For months I awoke while it was dark to worship and pray—spending time faithfully in His word and with Him. The first blow to that intimacy came from the Church. We had moved to a new city, and the habit of rising early had continued. But one evening at a small group gathering, we introduced ourselves by sharing things about our lives. After I shared briefly, my husband, in an attempt to help others know my love of God, commented about my practice of rising early to spend time in stillness with God.
There was stunned silence in the group. Then someone asked me, “Well who do you think you are?” The words struck physically; I recoiled at the blow. Suddenly, I felt presumptuous and arrogant, as if my spending time with God meant I thought I was someone special, some super-Christian-want-to-be. It immediately brought shame. I had done something wrong—at least it felt that way.
I didn’t confront the person. I was new to the city, the church, the group. I was young. Everyone else was older and wiser—at least it seemed that way to this newly radicalized believer. From those words, I knew I was wrong to be passionate.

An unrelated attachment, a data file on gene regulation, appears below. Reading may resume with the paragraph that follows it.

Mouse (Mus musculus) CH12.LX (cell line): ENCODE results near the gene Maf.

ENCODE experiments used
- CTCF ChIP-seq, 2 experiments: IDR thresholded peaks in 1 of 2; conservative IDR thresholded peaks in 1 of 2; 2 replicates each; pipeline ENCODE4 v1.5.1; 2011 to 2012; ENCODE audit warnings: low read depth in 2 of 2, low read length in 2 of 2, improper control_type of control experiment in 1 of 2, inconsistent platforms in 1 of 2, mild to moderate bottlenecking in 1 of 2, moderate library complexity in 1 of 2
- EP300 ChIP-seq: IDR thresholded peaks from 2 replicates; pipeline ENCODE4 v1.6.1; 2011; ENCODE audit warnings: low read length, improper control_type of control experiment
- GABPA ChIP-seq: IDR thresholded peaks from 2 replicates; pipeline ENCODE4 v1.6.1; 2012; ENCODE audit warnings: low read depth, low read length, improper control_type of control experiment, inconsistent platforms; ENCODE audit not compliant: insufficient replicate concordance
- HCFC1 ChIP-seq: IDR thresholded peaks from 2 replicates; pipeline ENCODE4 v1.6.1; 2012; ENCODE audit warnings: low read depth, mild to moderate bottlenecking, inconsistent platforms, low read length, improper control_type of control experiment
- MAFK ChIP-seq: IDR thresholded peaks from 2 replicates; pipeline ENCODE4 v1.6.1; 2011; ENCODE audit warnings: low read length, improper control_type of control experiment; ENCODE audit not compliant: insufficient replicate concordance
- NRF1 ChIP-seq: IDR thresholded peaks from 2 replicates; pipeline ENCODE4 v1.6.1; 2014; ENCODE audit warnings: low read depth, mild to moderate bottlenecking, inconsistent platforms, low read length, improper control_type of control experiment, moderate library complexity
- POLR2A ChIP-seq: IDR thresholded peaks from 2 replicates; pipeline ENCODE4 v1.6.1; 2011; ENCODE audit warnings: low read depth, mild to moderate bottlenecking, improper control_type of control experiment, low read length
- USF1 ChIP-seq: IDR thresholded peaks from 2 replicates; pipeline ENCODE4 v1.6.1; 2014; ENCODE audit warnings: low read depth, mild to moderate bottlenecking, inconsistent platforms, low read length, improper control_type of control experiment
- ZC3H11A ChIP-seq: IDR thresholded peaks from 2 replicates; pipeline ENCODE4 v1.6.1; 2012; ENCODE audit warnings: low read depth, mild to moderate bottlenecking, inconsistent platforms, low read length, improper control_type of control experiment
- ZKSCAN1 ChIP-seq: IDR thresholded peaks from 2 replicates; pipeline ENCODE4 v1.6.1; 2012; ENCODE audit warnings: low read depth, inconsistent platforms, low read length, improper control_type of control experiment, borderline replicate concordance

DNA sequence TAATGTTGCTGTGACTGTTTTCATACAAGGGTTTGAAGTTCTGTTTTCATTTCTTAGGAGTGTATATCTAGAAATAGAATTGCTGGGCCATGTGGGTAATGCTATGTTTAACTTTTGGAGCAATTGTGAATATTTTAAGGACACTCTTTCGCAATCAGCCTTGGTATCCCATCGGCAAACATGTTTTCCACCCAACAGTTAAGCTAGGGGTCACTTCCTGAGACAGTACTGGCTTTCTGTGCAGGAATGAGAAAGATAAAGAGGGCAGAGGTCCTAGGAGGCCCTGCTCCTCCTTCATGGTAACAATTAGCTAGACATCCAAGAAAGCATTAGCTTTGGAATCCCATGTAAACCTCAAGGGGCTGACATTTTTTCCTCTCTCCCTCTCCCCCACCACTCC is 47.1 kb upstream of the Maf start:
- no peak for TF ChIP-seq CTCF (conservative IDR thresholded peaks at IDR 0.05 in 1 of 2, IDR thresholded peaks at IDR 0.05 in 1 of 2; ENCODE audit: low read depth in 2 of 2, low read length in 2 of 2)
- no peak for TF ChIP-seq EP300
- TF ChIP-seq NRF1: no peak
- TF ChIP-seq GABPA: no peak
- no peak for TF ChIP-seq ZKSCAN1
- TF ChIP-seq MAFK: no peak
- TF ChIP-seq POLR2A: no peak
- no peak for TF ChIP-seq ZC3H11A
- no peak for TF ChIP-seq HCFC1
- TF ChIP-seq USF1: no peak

Even as I think about it, I know the heart of the Father wept. My ardor was real; my hunger was deep; my thirst was unquenchable—or so I thought. Abruptly, the fire became a cooling ember, and a deep sorrow took its place. My joy in God was silenced, and I tasted the same bitterness that everyone else in that room had felt—they were bored; I became numb. The practice stopped. There was something wrong with me. I was too in love with Jesus. The words effectively silenced me for months, but not forever.
My greatest encouragements have come from members of the Body of Christ (the Church), as have my deepest wounds. In this incident, evil came at me in order to shame me for loving my Lord, and it came through my brothers and sisters.